Forntida vinterhydda i Glösa | Foto: Erika Willners

Culture in Sweden 6000 Years Ago

The best way to understand what culture in Sweden was like 6000 years ago is to actively engage yourself in the Stone Age. Guides at Glösa dress up in authentic clothing made from moose skins, fox hair hats, wear gnarly necklaces of moose teeth and as a result the history and culture oozes out of them. They start regaling their stories about how some 9000 years ago the ice started to melt. Grass, lichen, mosses and other primary growth started spreading over the newly exposed earth. Soon enough, dwarf birch trees’ and other smaller trees took root and grew. Then man came and started exploring the new territory as the ice melted and withdrew more and more. These hunter-gatherers eventually settled into Jämtland Härjedalen in Sweden and the culturally-rich place known as Glösa.

While the guides teach us through their words and stories, it’s the Älghallen hall that really stimulates visitors with the sense of touch of Swedish culture. Replicas of the ancient relics are available to feel, touch and help in getting the feeling for life back in the Stone Age in Sweden. On the wall hangs a copy of a pair of 5300 year old wooden ski’s and the display tables have flint stones that were used as trade items in exchange for moose bone axe heads, arrow tips and needles.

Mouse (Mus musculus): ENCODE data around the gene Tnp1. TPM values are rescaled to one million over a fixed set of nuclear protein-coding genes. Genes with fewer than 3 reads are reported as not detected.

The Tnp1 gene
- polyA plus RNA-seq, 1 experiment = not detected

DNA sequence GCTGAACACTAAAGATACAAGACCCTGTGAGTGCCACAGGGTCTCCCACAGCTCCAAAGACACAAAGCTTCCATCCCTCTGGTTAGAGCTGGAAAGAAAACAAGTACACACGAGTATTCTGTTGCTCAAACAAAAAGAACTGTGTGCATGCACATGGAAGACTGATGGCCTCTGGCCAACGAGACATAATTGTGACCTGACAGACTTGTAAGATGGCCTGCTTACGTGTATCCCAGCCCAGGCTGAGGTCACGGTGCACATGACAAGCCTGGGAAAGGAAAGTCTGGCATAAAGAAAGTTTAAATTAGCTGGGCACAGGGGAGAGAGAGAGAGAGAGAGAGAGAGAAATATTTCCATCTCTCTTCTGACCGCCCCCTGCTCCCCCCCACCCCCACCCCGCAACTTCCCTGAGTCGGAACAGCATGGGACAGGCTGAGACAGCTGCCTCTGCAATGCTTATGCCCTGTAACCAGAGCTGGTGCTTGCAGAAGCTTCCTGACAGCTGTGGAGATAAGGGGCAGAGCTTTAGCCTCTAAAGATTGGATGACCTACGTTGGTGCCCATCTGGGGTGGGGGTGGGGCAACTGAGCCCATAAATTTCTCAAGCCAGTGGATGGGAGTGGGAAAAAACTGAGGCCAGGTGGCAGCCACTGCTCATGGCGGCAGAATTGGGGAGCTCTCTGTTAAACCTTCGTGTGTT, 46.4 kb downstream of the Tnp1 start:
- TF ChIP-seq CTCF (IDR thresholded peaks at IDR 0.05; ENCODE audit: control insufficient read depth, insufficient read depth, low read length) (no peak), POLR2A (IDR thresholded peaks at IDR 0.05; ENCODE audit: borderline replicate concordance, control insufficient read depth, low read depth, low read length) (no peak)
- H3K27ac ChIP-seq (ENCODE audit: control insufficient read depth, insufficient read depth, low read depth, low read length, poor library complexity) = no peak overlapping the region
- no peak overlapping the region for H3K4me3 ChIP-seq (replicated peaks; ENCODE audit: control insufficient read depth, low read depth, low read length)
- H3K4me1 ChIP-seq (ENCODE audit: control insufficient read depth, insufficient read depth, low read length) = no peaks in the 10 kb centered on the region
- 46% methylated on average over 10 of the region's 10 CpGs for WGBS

Ancient Cultural Feasts at Glösa

The belief is that the autumn, about the time best for moose hunting, was a time of feasting. The Swedish clans folk we imagine, would head down, torches lit, to the ancient rock carvings and paintings. They would feast on dishes of moose fillet and moose stews while tucking into on eadible greens. The melodious sound of flute and horn music would flow over the smooth rocks from the moose bone instruments and blend with the rhythmic thrumming of skin drums. These are the songs of tribute to the spirits and life would go on late into the night. These feasts are recreated at Glösa today.